St Matthew and his cat, Bruges, c. 1500.
[Rouen bibliotheque municipale. Manuscript 3028, Folio 63r], Author provided

But there is also much criticism of cat sitting in medieval sermon literature. The 14th-century English preacher, John Bromyard, saw them as wasteful, supercharged props of the rich who enjoyed them while the poor went hungry.

Doodle showing a nun spinning yarn, while her cat plays with the spindle.
Detail of a miniature of a nun spinning, while her cat plays with the spindle; Hours of Maastricht, Netherlands (Liège), 1st quarter of the 14th century,
Stowe manuscript 17, folio 34r

Cats are also recorded as being associated with the devil. Their stealth and cunning when hunting mice were admired – but this did not always translate into desirable qualities for company. These associations led to the killing of some cats, which had adverse effects during the Black Death and other middle-aged plagues, when more cats may have reduced populations of flea-infested rats.

Because of these associations, many believed that cats had no place in the sacred spaces of religious orders. However, there do not appear to have been any formal rules stating that members of religious communities were not allowed to keep cats – and the constant criticism of this practice perhaps suggests that pet cats were common.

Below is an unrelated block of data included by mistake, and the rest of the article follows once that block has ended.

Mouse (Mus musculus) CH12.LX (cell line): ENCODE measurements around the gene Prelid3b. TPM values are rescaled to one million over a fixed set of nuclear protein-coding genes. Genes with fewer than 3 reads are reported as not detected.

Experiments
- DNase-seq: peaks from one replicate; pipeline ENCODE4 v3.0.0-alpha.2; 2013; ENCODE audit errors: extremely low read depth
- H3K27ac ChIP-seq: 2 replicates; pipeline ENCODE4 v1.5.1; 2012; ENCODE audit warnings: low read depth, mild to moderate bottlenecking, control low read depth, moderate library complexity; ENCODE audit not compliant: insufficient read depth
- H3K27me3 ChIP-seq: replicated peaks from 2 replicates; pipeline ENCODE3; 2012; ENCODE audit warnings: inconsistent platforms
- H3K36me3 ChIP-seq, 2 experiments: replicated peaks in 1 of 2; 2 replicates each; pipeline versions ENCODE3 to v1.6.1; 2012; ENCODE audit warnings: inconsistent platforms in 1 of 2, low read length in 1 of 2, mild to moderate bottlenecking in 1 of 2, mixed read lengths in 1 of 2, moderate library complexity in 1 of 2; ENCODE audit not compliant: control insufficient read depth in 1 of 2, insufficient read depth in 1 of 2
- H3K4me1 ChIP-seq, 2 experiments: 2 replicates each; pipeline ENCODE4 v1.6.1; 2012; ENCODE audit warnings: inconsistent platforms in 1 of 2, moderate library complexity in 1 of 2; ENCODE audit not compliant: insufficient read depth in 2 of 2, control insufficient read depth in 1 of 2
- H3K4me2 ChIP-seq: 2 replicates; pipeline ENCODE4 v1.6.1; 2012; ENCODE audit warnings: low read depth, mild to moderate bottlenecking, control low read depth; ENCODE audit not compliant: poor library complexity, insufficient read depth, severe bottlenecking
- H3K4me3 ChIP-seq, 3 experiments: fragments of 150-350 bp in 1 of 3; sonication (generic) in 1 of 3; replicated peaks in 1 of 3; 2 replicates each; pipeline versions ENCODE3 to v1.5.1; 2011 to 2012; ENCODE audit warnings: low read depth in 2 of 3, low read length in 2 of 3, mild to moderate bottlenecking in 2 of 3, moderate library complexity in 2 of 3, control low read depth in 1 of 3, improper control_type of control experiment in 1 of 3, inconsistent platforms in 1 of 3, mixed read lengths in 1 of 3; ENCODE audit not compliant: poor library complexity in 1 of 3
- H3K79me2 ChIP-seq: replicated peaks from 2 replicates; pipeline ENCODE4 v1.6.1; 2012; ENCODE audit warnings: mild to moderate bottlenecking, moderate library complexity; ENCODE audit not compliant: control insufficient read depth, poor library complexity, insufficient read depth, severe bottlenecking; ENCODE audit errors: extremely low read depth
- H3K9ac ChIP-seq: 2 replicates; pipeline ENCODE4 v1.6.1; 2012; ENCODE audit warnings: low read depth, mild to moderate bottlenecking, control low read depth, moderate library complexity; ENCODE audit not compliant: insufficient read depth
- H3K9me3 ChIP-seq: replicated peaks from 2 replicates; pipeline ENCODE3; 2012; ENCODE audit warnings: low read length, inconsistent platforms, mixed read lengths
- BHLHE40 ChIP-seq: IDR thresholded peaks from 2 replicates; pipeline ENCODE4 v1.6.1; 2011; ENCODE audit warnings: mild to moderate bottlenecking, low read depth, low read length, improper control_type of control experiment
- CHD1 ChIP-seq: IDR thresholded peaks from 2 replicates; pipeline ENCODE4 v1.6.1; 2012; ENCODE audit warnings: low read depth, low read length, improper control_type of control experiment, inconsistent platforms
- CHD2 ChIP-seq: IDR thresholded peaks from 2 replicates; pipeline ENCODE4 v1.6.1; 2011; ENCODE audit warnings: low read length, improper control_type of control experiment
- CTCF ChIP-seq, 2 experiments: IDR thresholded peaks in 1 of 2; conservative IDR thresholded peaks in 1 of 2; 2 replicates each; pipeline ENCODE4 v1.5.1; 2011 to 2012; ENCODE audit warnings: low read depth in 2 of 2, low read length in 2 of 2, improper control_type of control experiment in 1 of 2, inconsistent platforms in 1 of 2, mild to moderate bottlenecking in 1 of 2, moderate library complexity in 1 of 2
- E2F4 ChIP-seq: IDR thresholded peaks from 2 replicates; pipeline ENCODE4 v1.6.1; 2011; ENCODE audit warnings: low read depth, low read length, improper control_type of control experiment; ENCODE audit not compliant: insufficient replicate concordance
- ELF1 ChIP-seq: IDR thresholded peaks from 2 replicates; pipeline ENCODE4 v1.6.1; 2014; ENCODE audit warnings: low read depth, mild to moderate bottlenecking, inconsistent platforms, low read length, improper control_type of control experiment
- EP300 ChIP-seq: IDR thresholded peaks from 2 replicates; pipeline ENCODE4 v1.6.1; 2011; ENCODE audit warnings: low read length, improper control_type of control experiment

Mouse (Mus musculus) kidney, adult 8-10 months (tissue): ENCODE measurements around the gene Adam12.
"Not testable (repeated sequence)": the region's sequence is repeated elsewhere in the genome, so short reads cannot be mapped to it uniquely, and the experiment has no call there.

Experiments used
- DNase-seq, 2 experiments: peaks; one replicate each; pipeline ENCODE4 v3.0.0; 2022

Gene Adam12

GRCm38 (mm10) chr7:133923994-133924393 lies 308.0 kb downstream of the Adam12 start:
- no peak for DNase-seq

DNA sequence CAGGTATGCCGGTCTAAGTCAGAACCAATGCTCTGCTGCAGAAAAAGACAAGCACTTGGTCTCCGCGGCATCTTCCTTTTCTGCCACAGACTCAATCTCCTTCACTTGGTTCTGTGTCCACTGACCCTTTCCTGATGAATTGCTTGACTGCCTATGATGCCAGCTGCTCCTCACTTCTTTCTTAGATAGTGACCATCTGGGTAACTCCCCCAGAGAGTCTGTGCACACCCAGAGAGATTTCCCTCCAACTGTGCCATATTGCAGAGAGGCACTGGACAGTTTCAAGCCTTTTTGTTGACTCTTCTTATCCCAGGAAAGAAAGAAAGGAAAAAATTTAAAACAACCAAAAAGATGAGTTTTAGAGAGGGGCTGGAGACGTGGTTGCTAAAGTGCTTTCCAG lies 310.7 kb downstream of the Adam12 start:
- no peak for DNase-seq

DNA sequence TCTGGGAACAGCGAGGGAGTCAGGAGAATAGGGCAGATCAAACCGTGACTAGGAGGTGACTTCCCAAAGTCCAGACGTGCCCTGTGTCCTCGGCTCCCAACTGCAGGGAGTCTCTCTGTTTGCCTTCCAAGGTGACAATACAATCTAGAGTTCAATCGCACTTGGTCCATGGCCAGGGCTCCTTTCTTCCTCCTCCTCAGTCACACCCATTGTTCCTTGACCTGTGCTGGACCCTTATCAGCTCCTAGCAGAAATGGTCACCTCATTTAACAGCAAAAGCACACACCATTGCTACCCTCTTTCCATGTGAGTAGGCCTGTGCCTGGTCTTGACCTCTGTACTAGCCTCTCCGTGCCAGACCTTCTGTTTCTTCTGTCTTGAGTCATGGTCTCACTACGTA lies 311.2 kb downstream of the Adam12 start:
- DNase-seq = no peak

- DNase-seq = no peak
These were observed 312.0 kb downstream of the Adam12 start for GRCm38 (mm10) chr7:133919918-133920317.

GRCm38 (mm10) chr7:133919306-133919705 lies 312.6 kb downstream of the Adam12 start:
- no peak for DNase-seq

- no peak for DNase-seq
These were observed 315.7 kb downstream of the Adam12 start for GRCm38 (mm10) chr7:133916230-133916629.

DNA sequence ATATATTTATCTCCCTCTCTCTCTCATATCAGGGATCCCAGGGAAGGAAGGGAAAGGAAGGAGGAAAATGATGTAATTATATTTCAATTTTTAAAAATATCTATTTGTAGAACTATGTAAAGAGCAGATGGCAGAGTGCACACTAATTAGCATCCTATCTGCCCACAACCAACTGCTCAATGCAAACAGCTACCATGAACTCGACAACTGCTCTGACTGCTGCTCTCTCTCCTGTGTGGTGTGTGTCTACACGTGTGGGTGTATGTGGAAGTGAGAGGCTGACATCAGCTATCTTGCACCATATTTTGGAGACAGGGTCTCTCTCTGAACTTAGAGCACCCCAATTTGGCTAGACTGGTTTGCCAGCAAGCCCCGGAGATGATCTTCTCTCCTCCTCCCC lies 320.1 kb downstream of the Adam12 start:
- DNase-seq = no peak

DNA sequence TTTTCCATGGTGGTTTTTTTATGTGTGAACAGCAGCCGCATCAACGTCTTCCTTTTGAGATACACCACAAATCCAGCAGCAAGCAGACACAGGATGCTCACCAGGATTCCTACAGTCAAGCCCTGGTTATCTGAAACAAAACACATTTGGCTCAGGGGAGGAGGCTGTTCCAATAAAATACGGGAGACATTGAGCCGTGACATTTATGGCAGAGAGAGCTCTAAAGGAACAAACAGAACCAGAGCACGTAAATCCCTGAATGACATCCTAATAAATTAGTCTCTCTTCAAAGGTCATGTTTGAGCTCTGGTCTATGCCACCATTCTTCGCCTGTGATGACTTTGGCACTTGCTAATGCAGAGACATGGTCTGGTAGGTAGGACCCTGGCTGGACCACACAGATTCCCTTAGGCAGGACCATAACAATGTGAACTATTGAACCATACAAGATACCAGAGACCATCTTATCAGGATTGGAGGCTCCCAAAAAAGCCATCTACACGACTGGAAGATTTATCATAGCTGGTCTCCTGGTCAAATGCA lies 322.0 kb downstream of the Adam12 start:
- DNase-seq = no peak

The scribble in the corner of a page from a medieval manuscript shows a cat on its hind legs, dressed as a nun
A cat dressed as a nun.
State Library of Victoria, 096 R66HF, folio 99r, Author provided

Although not always considered socially acceptable in religious communities, cats were always well cared for. This is evident in the playful images we see of them in monasteries.

For the most part, the cats were quite comfortable in the medieval house. And as their playful depiction in many medieval manuscripts and artwork makes clear, our medieval ancestors’ relationship with these animals was not too different from ours.

Madeleine S. Killacky is a doctoral candidate in Medieval Literature at Bangor University.